Of the 22 job slots, 9 were occupied by individuals who will remain on the payroll until June 30. They were not “sent home with nothing.” The City of Douglasville has one of the best municipal government benefit retirement packages available in Georgia. Also, former City employees do not lose their retirement benefits; but will start receiving them at age 65, which is more than what frequently happens in the private sector.

Another 7 employees will lose their jobs at the end of september. We can reduce 2 Records Clerk positions in the police Department because police officers soon will prepare and file their reports electronically, instead of writing them out and then having Records Clerks manually input them into a computer. And since the office staff at Hunter Park will move to Davis Park for almost a year while Hunter Park is renovated, we won’t need all of the staff the City now employs. (Once we move back to Hunter Park, we’ll look for office employees and preference will be given to the former City workers.) With Hunter Park closed and winter coming, we won’t need all our the Parks and Recreation Department’s maintenance workers; therefore, 3 will be released, though they may be re-hired through an agreement with the general contractor at Hunter Park to do demolition and other work.

Permit me correct one consistent error in the “rants & raves.” The City government did not spend any money on the retirement party for Police Chief Joe Whisenant. And the $300,000 “retirement package” figure must have been pulled out of the blue. Under a resignation agreement with Chief Whisenant, the City is paying him the sum of $101,000; however, his salary and fringe benefits for the next 12 months would have cost the City some $128,600. And, as noted above, we now have one Chief and one Deputy Chief and not one Chief and two Deputy Chiefs. I believe the Police Department will maintain its same high quality services to our citizens while saving money annually on salaries for the department’s top management.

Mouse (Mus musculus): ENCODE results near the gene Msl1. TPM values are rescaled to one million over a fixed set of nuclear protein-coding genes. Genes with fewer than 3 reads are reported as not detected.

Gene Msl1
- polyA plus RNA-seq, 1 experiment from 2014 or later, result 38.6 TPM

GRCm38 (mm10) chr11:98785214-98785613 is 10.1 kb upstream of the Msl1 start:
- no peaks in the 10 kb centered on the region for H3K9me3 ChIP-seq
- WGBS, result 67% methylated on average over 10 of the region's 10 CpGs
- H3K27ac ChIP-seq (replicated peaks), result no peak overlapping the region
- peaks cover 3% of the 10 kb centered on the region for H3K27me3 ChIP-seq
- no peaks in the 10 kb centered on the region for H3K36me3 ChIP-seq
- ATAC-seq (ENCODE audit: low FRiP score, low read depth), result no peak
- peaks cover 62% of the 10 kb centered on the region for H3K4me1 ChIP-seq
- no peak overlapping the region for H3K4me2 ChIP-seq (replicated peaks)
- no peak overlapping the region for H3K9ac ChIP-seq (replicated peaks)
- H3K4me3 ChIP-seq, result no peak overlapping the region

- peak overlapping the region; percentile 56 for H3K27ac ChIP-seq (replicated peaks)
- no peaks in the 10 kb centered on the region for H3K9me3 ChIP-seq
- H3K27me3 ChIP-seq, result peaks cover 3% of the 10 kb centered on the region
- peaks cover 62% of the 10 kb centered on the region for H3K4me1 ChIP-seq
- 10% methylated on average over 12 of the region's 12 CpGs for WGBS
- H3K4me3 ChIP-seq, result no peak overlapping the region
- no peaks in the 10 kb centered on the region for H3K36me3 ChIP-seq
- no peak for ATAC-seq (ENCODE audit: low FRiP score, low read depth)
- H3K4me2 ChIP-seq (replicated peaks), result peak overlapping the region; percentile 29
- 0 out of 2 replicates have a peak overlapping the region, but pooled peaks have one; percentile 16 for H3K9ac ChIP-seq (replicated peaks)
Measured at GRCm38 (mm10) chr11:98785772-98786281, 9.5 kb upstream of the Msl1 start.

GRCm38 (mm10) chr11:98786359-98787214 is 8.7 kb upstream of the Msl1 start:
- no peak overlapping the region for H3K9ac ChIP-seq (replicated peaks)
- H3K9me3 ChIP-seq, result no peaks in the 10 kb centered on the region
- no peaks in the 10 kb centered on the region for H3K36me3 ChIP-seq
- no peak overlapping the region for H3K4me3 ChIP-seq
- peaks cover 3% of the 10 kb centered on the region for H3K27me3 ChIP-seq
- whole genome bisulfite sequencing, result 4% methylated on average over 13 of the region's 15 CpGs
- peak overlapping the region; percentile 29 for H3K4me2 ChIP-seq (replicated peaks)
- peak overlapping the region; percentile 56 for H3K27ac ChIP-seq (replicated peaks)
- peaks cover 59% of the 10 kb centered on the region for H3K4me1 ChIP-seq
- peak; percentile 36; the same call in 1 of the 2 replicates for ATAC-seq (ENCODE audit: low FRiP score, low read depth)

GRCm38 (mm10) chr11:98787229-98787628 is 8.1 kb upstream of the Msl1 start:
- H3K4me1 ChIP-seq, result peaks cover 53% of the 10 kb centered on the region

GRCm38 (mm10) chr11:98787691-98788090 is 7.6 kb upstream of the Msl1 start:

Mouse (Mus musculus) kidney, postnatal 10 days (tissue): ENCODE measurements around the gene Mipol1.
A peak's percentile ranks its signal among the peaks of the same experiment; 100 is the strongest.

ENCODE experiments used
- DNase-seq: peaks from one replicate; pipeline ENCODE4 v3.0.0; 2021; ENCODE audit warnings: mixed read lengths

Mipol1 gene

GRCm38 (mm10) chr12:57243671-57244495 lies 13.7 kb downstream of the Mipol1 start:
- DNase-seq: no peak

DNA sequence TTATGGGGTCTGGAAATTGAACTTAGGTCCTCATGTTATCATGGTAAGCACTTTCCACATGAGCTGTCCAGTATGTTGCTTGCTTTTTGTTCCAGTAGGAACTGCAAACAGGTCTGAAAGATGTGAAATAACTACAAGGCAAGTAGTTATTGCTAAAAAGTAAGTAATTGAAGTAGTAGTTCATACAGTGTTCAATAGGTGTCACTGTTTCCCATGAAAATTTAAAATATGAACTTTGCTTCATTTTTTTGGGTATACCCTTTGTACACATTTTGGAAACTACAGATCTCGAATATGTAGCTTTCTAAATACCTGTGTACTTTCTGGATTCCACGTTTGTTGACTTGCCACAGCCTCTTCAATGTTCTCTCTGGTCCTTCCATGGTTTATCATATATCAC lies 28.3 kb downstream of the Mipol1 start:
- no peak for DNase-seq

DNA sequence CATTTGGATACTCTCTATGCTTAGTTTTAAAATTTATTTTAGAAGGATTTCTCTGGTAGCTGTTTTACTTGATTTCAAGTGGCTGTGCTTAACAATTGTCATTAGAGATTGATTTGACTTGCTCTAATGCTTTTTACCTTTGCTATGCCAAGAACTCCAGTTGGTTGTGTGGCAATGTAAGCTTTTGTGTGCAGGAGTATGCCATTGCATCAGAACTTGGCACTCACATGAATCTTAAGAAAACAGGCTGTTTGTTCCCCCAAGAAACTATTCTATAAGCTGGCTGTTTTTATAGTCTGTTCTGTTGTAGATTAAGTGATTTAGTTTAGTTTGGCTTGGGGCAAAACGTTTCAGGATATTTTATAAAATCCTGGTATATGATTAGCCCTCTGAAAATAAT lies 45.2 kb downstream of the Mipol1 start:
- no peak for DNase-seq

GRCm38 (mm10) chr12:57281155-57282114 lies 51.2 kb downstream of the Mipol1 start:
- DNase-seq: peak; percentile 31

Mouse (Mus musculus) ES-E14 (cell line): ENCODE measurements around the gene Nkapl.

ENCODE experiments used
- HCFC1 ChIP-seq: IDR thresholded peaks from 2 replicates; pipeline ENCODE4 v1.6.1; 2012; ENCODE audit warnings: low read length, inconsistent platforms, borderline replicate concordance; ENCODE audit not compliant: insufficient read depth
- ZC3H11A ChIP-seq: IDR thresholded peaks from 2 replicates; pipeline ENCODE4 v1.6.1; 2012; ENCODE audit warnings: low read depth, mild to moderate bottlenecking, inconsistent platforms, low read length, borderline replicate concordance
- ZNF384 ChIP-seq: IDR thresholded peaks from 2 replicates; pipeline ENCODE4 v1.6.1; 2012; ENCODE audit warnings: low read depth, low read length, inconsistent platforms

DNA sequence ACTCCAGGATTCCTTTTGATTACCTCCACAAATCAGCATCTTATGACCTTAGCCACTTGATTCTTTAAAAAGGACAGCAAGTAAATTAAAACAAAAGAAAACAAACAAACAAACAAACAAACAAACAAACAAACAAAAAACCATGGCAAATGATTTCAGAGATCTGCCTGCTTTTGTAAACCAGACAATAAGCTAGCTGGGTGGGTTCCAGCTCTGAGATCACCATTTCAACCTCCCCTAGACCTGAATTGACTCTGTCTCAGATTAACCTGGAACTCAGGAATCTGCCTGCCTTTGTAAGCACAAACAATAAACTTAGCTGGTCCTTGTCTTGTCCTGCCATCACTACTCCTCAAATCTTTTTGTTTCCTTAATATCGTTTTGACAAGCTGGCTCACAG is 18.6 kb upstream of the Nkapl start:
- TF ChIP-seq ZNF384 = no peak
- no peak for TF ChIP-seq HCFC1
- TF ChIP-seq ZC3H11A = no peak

Before I close, let me comment on the planned new Conference Center in Downtown Douglasville. It will paid for with funds from a special room tax on local hotel and motel customers, from rental charges to those who will use the new Conference Center, and from an excise tax on rental vehicles. These are special revenue sources and are not part of the City’s general revenues which had provided salary funds for those individuals who are being laid off.

Of course, it’s easy to criticize a particular action by any one or any organization, including the City of Douglasville government. And while none of us likes to be criticized or “second-guessed,” it’s great to live in a nation where people can comment on and criticize their government …even if it is by anonymous means such as “rants & raves” in a newspaper, much like graffiti on a wooden fence.

This City government seeks to serve all of its citizens. I belive CITI TV is an excellent means of communicating information, and I believe most all CITI TV viewers will tell you it is a good source of information and not “an ad agency” for City government. I believe a City government should be concerned about “community” interests, such as the work of the Cultural Arts Council and events such as the Hydrangea Festival.

I believe all government should strive to provide service at the lowest possible cost. That is what this government is doing.

Thank you for this opportunity to communicate with you and for the opportunity to serve as your mayor.